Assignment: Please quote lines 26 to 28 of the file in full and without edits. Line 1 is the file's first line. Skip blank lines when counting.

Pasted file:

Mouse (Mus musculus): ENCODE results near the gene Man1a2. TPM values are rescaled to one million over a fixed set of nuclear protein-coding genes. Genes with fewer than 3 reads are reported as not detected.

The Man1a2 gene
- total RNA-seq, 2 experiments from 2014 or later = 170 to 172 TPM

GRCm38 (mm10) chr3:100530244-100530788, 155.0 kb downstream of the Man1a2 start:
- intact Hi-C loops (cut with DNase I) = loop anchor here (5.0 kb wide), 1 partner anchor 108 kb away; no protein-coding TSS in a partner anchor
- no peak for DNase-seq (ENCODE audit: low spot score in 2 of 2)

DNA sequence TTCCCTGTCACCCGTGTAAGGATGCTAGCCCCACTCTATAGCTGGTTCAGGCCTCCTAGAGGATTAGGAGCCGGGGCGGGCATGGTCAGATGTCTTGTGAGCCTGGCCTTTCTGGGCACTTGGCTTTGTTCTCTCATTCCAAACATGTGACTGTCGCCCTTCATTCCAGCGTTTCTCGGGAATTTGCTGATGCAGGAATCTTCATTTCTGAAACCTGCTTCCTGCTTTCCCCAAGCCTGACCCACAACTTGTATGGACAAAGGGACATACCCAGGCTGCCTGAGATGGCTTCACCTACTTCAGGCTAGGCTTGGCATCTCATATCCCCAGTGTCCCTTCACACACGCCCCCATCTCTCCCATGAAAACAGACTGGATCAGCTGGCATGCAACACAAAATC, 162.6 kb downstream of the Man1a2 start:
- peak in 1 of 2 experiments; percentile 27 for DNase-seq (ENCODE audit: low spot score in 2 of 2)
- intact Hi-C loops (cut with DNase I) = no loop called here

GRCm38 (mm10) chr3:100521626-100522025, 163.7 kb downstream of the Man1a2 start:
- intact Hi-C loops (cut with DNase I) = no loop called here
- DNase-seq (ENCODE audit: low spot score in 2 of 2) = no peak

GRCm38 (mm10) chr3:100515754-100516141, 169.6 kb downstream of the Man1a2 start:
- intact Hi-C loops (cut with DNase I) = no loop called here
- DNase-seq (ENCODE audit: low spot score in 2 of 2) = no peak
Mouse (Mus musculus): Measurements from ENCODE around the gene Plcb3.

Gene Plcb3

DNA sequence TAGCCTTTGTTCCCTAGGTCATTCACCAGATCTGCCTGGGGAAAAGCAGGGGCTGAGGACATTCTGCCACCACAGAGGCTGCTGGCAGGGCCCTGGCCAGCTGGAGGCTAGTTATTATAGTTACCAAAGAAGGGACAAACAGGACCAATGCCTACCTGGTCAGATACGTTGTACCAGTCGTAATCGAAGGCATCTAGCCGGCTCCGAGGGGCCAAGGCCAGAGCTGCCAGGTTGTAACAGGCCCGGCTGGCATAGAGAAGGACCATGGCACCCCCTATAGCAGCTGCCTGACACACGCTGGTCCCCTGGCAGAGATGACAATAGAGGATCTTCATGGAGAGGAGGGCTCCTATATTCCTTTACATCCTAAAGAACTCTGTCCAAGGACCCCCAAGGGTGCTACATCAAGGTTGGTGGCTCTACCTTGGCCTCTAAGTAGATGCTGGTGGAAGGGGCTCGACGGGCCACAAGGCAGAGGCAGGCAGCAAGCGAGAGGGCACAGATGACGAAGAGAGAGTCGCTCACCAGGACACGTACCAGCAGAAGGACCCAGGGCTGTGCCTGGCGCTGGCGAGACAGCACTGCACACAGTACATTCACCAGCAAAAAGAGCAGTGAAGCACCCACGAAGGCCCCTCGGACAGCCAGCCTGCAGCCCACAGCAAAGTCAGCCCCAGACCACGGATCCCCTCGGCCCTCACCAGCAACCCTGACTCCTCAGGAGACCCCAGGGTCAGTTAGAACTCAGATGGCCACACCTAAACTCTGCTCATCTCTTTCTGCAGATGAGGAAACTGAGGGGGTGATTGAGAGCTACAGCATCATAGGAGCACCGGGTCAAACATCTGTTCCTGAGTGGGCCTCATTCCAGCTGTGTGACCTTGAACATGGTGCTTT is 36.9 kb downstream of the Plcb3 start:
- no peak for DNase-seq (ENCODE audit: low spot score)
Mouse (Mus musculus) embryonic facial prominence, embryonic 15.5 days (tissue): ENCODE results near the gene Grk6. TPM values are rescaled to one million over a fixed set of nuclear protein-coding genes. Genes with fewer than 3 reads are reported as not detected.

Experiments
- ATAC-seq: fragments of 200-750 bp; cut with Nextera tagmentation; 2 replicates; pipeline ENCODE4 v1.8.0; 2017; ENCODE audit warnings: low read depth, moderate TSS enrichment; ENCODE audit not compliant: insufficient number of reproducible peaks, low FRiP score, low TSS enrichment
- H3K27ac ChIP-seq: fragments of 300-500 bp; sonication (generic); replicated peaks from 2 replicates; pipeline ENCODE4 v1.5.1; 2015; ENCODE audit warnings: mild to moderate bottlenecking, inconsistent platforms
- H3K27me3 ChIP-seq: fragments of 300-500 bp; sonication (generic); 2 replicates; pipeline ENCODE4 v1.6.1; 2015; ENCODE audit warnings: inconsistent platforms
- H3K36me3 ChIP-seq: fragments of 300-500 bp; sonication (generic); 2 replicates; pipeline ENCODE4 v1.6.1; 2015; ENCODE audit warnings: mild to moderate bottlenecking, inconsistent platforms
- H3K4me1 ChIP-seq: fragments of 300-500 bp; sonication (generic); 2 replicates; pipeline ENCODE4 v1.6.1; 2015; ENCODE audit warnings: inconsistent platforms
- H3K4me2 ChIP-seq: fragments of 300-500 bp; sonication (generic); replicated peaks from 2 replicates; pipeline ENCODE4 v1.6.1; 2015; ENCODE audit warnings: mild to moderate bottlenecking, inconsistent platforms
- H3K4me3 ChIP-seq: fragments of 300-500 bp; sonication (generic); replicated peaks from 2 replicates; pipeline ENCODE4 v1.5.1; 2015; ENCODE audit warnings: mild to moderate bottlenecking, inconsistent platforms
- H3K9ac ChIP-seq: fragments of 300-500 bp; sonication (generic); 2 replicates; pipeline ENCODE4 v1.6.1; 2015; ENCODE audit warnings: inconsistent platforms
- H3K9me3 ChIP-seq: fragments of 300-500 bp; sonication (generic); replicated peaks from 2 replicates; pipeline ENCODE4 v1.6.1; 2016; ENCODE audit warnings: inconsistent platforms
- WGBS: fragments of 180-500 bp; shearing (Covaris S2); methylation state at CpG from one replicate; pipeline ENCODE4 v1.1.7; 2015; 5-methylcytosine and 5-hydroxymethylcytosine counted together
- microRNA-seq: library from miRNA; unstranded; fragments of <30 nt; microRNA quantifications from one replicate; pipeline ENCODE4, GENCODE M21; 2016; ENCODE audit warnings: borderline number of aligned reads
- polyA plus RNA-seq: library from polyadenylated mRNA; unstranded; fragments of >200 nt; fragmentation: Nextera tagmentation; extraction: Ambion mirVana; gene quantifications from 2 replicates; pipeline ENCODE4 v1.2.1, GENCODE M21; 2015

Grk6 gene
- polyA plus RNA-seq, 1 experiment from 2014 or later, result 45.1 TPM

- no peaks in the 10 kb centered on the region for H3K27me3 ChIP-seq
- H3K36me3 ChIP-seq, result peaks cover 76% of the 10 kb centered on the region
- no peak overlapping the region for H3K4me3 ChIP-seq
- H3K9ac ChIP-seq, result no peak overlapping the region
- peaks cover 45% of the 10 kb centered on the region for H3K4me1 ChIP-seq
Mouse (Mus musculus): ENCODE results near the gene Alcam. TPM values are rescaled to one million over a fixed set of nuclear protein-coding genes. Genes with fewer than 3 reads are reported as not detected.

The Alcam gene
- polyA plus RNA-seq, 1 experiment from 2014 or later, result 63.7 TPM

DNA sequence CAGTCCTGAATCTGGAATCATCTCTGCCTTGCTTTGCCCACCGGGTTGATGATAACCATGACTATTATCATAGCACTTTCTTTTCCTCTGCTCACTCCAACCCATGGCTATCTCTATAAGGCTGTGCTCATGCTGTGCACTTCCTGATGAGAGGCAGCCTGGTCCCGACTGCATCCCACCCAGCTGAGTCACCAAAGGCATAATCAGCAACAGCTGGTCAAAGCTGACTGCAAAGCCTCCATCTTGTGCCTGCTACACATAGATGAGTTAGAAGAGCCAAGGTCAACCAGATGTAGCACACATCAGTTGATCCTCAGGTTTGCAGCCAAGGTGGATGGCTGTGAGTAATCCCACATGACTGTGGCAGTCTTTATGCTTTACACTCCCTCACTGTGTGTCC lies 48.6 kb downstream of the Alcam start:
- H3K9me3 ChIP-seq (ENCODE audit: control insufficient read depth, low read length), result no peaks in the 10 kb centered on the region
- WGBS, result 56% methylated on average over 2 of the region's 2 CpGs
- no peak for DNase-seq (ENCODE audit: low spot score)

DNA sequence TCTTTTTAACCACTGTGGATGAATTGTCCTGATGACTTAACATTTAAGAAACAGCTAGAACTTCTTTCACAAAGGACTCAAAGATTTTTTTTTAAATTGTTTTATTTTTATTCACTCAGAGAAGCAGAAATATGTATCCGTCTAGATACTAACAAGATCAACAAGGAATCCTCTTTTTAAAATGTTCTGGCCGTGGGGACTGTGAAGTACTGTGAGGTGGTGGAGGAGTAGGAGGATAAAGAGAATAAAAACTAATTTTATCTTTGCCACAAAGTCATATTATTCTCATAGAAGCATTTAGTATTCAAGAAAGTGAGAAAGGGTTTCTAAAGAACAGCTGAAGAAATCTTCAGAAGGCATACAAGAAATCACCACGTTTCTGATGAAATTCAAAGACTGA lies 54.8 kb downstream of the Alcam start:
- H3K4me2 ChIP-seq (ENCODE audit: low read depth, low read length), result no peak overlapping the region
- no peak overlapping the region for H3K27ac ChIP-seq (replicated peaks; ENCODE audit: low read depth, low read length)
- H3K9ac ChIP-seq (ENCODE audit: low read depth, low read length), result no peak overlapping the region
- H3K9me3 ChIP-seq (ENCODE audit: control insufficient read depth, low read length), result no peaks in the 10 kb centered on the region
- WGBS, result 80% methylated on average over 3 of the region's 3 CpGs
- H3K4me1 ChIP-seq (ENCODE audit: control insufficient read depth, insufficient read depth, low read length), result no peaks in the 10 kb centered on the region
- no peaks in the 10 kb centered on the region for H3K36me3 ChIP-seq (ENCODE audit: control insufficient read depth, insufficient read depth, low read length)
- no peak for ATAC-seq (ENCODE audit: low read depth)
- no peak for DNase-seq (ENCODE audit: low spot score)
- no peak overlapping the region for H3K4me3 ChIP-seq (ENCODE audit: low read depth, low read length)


- H3K4me1 ChIP-seq: fragments of 300-500 bp; sonication (generic); 2 replicates; pipeline ENCODE4 v1.6.1; 2015; ENCODE audit warnings: inconsistent platforms
- H3K4me2 ChIP-seq: fragments of 300-500 bp; sonication (generic); replicated peaks from 2 replicates; pipeline ENCODE4 v1.6.1; 2015; ENCODE audit warnings: mild to moderate bottlenecking, inconsistent platforms
- H3K4me3 ChIP-seq: fragments of 300-500 bp; sonication (generic); replicated peaks from 2 replicates; pipeline ENCODE4 v1.5.1; 2015; ENCODE audit warnings: mild to moderate bottlenecking, inconsistent platforms